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Updated: July 31st, 2012 9:54pm
A.J. Pierzynski's bat, Francisco Liriano's arm team up to beat Twins

A.J. Pierzynski's bat, Francisco Liriano's arm team up to beat Twins

by Phil Mackey
1500ESPN.com
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MINNEAPOLIS -- Catcher A.J. Pierzynski helped guide Francisco Liriano to a solid start, then he provided the decisive home run in the top of the ninth inning as the Chicago White Sox beat the Minnesota Twins 4-3 on Tuesday night.

The skinny

The pre-game hype for Tuesday night's game revolved around Liriano making his first start in a White Sox uniform at Target Field.

But as it turned out, it was another former Twin who stole the spotlight.

Pierzynski's two-run bomb off right-hander Jeff Gray in the top of the ninth inning gave the White Sox a two-run lead they wouldn't relinquish.

The home run was Pierzynski's second of the series and eighth career against his former mates.

For Liriano, it wasn't the Frankie meltdown many people might have expected in his first start at Target Field as a member of the White Sox.

More like classic Frankie followed by a near-death by papercuts.

Liriano held the Twins scoreless through five innings, but he stumbled slightly as he approached the 100-pitch mark in the sixth. With the Twins trailing 1-0, Darin Mastroianni reached on an infield single with one out, then stole second and third on back-to-back pitches. Liriano then walked Joe Mauer and Josh Willingham to fill the bases.

White Sox pitching coach Don Cooper came out for a visit with Liriano at 103 pitches, but he and manager Robin Ventura elected to leave the left-hander in the game.

Morneau hit a groundball to first baseman Paul Konerko, who came up firing to home plate -- without touching first base -- but his throw sailed past catcher A.J. Pierzynski allowing Mastroianni to score the tying run.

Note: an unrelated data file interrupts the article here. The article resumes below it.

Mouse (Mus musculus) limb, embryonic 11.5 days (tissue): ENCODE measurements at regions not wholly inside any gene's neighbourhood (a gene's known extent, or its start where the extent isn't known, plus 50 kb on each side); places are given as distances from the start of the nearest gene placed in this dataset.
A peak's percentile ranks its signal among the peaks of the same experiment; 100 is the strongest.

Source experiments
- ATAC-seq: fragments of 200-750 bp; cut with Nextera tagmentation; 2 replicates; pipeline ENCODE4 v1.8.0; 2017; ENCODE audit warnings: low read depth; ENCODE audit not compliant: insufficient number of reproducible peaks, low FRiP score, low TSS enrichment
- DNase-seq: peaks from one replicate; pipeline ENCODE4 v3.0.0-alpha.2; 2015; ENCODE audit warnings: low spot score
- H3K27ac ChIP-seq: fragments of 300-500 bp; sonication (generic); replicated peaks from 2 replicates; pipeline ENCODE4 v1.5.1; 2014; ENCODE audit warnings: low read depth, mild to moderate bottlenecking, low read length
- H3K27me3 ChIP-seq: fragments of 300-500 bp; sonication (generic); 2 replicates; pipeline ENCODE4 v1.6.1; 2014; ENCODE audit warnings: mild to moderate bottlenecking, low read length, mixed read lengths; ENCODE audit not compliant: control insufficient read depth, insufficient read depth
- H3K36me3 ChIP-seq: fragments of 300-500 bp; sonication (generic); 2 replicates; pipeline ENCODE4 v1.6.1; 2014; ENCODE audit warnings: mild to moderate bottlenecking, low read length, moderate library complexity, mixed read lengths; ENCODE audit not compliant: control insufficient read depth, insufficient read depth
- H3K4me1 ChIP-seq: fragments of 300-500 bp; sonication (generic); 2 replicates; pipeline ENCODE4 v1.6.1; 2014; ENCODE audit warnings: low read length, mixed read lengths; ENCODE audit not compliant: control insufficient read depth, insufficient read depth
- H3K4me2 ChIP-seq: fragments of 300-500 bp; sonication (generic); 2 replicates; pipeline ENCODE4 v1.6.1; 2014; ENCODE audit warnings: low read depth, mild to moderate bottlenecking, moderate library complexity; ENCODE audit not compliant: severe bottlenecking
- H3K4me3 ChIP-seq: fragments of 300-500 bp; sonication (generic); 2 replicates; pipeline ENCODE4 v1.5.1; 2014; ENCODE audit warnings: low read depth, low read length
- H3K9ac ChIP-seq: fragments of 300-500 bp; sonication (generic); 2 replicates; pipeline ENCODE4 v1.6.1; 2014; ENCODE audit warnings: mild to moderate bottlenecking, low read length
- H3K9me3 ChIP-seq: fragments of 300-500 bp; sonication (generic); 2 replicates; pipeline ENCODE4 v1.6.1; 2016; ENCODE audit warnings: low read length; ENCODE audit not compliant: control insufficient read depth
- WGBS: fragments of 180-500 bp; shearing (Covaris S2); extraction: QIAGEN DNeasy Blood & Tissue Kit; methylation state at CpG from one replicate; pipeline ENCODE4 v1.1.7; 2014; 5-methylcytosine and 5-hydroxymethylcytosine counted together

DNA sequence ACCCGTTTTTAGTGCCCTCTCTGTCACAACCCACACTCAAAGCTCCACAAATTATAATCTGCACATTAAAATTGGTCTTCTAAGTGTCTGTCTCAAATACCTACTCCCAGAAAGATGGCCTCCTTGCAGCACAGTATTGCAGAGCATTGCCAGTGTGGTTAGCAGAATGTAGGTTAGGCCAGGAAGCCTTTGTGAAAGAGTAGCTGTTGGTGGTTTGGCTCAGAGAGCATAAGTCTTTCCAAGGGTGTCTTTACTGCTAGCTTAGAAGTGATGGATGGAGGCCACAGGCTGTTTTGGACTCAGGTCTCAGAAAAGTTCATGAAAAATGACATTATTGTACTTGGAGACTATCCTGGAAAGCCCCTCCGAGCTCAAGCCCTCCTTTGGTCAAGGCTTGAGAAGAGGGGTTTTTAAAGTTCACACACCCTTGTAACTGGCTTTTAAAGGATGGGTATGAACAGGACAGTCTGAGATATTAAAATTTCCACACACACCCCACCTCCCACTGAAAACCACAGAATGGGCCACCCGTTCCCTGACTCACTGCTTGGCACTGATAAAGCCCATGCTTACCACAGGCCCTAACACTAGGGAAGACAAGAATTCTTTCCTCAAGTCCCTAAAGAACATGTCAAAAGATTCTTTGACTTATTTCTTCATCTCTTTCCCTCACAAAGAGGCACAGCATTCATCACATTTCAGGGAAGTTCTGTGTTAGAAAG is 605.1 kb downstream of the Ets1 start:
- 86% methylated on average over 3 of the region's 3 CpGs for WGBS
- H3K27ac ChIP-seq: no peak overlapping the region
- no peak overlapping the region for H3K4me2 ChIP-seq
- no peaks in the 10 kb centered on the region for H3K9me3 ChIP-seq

The ball bounced off the back of the White Sox dugout and immediately back into the playing field, but umpires missed this detail. Had they ruled correctly, all runners would have been awarded an extra base, and the Twins would have taken a 2-1 lead.

Two batters later, Danny Valencia reached on an infield single that drove home Mauer from third. Shortstop Alexei Ramirez made a diving stop to his right, but he was unable to get a grip on the ball in time to make a play.

Liriano, on his 113th pitch, eventually got Brian Dozier on a fly out to deep left field to end the inning.

Liriano was charged with two earned runs on four hits and four walks while striking out eight in six innings. He struck out Mauer swinging to end the first inning, and he also got Mauer looking -- albeit, on a pitch that was clearly off the plate inside -- to end the third inning, stranding runners in scoring position.

"I know Rick Anderson, I've known him for a long time, Gardy and those guys, they're really good at their job," Pierzynski said. "I just think the bottom line is that he has to throw it over the plate. If he does he's really good. I know facing him, the games he throws it over the plate, especially as a left-handed hitter, you feel like you're helpless up there because his stuff is that good."

Liriano essentially picked up where he left off prior to his clunker of a start in Chicago last week.

"I was kind of nervous," Liriano said. "I was probably trying to overthrow the first two innings. I tried to calm myself down and tried to do my job. I'm trying to be a part of the team and trying to enjoy myself. ...

"It was fun. I think we (Pierzynski) were on the same page today. First game, so I think everything worked out pretty good tonight. We've just got to keep talking the next couple days."